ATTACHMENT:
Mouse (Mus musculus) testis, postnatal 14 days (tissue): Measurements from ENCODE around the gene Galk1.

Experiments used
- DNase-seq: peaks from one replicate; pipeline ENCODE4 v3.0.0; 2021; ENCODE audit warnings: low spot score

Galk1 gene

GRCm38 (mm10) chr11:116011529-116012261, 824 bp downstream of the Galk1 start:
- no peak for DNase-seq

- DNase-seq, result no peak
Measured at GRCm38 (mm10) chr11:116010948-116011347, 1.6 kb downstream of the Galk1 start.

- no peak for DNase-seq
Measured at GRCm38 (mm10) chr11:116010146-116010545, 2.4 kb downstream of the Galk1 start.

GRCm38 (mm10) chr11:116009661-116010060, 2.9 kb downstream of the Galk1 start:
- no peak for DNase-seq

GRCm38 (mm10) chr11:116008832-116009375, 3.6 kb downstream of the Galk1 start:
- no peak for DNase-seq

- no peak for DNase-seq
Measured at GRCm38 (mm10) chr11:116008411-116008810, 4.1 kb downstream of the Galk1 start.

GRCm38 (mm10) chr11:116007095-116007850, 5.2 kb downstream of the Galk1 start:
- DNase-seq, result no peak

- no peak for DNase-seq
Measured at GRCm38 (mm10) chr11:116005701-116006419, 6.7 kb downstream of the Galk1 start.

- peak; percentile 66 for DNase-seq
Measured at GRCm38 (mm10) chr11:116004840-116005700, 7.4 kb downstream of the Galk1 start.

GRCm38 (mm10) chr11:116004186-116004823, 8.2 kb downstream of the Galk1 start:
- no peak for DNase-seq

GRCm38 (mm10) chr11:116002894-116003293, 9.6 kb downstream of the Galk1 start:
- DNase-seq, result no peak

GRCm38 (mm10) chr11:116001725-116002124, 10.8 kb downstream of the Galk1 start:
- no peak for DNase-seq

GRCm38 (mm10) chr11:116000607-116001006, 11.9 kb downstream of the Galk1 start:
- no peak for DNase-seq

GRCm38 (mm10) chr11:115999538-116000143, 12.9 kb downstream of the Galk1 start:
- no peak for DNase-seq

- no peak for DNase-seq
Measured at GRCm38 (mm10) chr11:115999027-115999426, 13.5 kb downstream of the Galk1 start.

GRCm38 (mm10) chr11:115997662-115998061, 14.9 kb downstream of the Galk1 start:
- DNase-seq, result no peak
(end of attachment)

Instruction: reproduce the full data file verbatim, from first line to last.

Mouse (Mus musculus) testis, postnatal 14 days (tissue): Measurements from ENCODE around the gene Galk1.

Experiments used
- DNase-seq: peaks from one replicate; pipeline ENCODE4 v3.0.0; 2021; ENCODE audit warnings: low spot score

Galk1 gene

GRCm38 (mm10) chr11:116011529-116012261, 824 bp downstream of the Galk1 start:
- no peak for DNase-seq

- DNase-seq, result no peak
Measured at GRCm38 (mm10) chr11:116010948-116011347, 1.6 kb downstream of the Galk1 start.

- no peak for DNase-seq
Measured at GRCm38 (mm10) chr11:116010146-116010545, 2.4 kb downstream of the Galk1 start.

GRCm38 (mm10) chr11:116009661-116010060, 2.9 kb downstream of the Galk1 start:
- no peak for DNase-seq

GRCm38 (mm10) chr11:116008832-116009375, 3.6 kb downstream of the Galk1 start:
- no peak for DNase-seq

- no peak for DNase-seq
Measured at GRCm38 (mm10) chr11:116008411-116008810, 4.1 kb downstream of the Galk1 start.

GRCm38 (mm10) chr11:116007095-116007850, 5.2 kb downstream of the Galk1 start:
- DNase-seq, result no peak

- no peak for DNase-seq
Measured at GRCm38 (mm10) chr11:116005701-116006419, 6.7 kb downstream of the Galk1 start.

- peak; percentile 66 for DNase-seq
Measured at GRCm38 (mm10) chr11:116004840-116005700, 7.4 kb downstream of the Galk1 start.

GRCm38 (mm10) chr11:116004186-116004823, 8.2 kb downstream of the Galk1 start:
- no peak for DNase-seq

GRCm38 (mm10) chr11:116002894-116003293, 9.6 kb downstream of the Galk1 start:
- DNase-seq, result no peak

GRCm38 (mm10) chr11:116001725-116002124, 10.8 kb downstream of the Galk1 start:
- no peak for DNase-seq

GRCm38 (mm10) chr11:116000607-116001006, 11.9 kb downstream of the Galk1 start:
- no peak for DNase-seq

GRCm38 (mm10) chr11:115999538-116000143, 12.9 kb downstream of the Galk1 start:
- no peak for DNase-seq

- no peak for DNase-seq
Measured at GRCm38 (mm10) chr11:115999027-115999426, 13.5 kb downstream of the Galk1 start.

GRCm38 (mm10) chr11:115997662-115998061, 14.9 kb downstream of the Galk1 start:
- DNase-seq, result no peak